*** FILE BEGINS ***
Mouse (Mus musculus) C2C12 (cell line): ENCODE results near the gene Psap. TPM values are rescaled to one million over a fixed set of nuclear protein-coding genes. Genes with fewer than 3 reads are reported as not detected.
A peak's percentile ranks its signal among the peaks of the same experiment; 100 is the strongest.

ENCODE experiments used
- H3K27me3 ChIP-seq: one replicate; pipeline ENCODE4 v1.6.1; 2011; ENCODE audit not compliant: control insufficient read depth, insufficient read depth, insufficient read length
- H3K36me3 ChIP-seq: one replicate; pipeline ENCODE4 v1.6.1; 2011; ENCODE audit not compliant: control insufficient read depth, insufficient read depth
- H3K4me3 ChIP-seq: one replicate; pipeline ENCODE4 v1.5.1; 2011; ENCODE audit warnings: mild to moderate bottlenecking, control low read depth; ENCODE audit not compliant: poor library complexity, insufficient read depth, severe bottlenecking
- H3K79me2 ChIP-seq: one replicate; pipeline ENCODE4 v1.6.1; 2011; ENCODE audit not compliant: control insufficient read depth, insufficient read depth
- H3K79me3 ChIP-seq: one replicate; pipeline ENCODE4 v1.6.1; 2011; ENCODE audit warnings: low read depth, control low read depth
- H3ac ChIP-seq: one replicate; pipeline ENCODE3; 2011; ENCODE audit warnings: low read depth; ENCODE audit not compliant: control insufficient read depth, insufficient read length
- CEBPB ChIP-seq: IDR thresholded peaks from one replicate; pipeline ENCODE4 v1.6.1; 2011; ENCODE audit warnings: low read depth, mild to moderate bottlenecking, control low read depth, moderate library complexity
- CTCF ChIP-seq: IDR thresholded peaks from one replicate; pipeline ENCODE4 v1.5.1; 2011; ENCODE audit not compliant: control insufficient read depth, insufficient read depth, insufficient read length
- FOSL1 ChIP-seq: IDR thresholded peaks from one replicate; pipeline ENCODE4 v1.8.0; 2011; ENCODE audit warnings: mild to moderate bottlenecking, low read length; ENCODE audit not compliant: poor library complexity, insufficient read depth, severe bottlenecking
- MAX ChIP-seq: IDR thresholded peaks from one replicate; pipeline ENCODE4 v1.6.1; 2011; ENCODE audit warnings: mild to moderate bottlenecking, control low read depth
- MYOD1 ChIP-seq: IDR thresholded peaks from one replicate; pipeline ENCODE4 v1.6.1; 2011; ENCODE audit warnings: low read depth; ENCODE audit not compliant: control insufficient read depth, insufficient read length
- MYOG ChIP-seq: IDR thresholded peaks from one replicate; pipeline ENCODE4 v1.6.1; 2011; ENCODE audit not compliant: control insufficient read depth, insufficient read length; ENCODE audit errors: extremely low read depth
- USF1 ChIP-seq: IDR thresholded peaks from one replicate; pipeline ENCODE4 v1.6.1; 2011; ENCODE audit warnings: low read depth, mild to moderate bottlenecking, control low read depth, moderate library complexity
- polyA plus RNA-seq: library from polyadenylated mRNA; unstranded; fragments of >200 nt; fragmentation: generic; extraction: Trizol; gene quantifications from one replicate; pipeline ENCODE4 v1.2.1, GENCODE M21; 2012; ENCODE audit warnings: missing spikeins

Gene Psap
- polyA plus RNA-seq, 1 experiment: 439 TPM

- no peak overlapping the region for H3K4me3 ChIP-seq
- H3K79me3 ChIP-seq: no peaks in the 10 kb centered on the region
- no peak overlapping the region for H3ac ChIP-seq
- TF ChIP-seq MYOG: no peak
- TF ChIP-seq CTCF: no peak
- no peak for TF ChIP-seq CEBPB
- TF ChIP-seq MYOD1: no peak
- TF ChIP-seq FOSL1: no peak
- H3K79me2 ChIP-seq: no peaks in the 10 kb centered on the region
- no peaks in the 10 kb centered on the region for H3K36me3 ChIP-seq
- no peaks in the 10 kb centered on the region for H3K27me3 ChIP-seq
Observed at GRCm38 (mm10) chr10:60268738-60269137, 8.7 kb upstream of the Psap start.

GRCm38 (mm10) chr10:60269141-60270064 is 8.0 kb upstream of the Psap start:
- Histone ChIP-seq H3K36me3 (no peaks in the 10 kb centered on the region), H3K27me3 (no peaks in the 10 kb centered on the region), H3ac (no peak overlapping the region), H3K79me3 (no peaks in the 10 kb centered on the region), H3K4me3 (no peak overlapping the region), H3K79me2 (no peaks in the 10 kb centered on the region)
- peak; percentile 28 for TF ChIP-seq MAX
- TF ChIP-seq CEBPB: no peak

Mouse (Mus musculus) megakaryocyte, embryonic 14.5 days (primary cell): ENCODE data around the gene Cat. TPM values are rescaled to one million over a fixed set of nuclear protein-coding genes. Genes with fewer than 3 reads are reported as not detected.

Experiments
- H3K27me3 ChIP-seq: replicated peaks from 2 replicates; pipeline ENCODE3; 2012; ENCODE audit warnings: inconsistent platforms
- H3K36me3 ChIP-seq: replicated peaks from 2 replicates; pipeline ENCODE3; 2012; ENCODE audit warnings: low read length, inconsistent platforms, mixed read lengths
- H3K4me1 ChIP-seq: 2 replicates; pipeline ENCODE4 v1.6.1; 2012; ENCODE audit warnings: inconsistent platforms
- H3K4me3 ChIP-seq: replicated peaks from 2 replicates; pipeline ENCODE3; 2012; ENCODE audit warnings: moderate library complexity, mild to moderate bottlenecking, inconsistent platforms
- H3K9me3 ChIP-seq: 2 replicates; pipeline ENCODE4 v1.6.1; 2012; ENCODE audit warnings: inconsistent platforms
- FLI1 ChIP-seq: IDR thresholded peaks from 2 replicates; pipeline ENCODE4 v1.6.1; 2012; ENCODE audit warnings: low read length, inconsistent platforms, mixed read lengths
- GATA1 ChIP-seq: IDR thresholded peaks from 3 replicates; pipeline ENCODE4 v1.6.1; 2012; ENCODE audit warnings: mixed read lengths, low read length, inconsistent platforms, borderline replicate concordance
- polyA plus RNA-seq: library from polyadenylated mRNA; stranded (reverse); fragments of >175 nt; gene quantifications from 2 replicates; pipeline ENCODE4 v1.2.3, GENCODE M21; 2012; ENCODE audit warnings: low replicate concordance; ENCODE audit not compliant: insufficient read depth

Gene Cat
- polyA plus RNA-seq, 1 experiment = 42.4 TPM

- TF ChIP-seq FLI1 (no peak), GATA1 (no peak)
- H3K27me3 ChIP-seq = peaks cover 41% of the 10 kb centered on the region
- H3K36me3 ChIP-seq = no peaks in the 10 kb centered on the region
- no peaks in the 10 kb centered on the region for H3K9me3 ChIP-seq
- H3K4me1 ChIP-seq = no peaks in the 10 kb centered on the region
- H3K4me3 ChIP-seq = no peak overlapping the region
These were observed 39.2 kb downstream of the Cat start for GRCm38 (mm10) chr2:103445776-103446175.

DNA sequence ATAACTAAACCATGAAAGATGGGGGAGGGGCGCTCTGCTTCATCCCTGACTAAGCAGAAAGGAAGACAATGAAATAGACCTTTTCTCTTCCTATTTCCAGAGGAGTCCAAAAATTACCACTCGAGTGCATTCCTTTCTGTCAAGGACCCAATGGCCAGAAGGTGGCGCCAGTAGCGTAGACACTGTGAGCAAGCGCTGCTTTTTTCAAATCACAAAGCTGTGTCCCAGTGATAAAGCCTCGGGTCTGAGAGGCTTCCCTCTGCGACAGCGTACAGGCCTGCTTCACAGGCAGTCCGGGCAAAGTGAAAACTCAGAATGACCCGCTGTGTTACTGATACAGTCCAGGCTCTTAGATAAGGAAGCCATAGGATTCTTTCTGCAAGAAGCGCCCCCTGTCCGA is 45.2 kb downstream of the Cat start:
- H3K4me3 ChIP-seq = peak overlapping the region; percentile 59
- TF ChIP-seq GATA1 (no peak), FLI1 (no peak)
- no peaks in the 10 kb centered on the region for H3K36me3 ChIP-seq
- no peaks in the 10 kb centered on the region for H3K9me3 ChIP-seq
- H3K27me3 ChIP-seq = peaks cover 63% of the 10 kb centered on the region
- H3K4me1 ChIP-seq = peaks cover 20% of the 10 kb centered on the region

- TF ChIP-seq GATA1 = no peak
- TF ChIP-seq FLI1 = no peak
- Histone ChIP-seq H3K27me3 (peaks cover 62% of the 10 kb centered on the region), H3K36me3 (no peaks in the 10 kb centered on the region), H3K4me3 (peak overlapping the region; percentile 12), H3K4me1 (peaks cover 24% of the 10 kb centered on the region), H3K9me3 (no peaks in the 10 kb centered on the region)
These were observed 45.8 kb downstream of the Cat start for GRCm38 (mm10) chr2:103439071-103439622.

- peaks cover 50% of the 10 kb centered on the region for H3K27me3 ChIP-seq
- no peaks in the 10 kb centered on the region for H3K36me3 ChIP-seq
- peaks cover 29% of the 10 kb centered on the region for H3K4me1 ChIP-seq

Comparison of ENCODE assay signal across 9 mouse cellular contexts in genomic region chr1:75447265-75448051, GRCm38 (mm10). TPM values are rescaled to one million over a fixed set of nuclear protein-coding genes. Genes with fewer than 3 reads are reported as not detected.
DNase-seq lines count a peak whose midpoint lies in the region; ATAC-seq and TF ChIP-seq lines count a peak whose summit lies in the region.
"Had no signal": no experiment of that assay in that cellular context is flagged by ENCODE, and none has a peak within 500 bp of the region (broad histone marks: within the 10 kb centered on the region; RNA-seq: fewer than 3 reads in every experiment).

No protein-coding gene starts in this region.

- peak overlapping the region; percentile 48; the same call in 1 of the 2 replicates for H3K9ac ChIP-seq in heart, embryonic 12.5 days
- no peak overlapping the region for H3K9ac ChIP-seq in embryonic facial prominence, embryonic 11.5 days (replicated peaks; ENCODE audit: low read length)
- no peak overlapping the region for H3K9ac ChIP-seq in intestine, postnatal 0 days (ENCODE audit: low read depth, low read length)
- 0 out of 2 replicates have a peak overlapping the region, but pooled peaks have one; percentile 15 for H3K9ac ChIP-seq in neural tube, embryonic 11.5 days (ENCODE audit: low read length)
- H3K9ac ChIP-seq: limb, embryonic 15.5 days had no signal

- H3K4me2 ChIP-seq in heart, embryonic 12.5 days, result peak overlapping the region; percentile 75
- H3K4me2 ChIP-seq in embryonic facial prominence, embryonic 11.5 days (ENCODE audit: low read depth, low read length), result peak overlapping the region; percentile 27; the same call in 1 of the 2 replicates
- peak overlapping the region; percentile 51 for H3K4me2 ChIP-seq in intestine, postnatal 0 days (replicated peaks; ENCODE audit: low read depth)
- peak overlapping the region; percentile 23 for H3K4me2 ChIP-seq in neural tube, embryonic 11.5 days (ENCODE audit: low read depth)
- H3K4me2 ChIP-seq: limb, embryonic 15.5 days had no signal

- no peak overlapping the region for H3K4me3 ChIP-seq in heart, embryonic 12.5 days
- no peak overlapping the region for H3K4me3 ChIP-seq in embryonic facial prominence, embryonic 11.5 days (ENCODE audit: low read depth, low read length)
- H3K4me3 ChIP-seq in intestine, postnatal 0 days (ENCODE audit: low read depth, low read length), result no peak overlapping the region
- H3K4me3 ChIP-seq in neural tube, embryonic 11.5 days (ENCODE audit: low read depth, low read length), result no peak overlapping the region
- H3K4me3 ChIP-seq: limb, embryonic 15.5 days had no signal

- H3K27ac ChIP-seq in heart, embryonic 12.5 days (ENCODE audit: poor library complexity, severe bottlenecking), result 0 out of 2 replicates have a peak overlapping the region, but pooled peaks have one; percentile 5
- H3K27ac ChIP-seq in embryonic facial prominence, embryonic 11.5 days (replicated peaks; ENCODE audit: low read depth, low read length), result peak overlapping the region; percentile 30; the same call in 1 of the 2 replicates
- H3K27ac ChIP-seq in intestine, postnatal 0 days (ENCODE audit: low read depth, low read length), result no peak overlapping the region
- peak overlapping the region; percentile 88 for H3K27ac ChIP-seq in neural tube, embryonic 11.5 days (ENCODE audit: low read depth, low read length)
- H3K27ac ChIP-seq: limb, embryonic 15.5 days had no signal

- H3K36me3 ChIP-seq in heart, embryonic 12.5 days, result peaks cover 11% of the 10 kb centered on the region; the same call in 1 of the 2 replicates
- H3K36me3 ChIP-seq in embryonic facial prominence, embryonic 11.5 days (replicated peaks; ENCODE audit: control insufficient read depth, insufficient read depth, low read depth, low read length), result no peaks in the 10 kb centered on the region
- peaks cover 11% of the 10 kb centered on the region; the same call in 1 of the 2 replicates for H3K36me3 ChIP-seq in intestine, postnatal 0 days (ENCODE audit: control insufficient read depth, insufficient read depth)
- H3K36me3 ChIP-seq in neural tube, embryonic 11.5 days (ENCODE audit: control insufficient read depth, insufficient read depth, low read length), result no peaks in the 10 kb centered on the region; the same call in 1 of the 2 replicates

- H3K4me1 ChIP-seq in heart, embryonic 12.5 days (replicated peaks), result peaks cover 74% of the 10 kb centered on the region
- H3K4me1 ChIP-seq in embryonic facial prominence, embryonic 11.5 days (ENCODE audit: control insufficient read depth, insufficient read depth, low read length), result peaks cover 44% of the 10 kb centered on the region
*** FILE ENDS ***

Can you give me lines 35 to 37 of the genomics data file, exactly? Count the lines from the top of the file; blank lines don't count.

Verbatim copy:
- TF ChIP-seq CEBPB: no peak

Mouse (Mus musculus) megakaryocyte, embryonic 14.5 days (primary cell): ENCODE data around the gene Cat. TPM values are rescaled to one million over a fixed set of nuclear protein-coding genes. Genes with fewer than 3 reads are reported as not detected.

Experiments